THE City Deal agreement that could unlock up to £500m of investment to kick-start a new wave of regeneration for Sheffield is an opportunity to cement the region as the fourth most important city in the UK.
More than £72m is guaranteed to give a much-needed leg up to people entering the workplace through one of the biggest apprenticeship programmes we have seen in decades.
The bigger windfall of around £500m will hopefully lead to better bus services, new roads and extensions to the tram network - all aspects of infrastructure regeneration that should unlock future development, more housing and retail.
At the moment it is a promise of investment still to come and it is difficult for the man or woman in the street to grasp the relevance of the City Deal to their everyday lives.
But should it be delivered, then we will become a magnet for jobs growth, inward investment and further regeneration.
We should see our council taking more control over how they can spend money in areas of need and to be able to borrow money to initiate major schemes so far beyond their purse strings.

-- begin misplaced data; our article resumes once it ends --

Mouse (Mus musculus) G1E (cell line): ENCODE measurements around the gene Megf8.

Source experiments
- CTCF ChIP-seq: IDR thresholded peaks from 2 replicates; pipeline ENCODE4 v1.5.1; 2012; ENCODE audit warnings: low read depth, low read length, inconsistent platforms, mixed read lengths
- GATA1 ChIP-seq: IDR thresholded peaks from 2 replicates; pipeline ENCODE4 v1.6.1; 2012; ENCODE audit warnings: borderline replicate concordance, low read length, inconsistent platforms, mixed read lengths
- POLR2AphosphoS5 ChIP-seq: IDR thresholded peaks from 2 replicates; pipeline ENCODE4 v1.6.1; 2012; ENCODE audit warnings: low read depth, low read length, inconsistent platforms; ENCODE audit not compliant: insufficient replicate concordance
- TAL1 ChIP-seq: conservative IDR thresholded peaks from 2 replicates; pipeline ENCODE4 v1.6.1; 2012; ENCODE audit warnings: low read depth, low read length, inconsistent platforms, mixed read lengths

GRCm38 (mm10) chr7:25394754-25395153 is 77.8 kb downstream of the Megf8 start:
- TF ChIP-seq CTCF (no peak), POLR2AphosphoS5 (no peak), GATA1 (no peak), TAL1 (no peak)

So let us dare to imagine. Being in charge of our own financial destiny may enable this city to deliver on projects such as the Sevenstone retail development. It may be the spur we need to clinch the deal for Ikea to finally come to the city. It may release money to regenerate the Moor.
In addition, we will be able to project our city as a City of Skills, investing in workers, attracting more and better employers and helping to move away from our reliance on the public sector for our employment.
But at this moment, it is imagination. We are being sold the prospect of massive investment. We now need to see that delivered and real changes being made to our lives as a result.
CREDIT to all parties involved for the agreement which has ended the recycling workers strike in Sheffield.
We criticised the action which closed household waste recycling plants because this is not the climate for such a dispute.
So we are happy to praise union leaders for agreeing a number of new terms and conditions to end the action at the dump it sites.
A review of staff training and support to ensure productivity is not affected is a sensible and workable compromise.
And while there are still issues to be addressed, channels of communication remain open to resolve them. This has to be the best way forward and should ensure no repeat of a strike.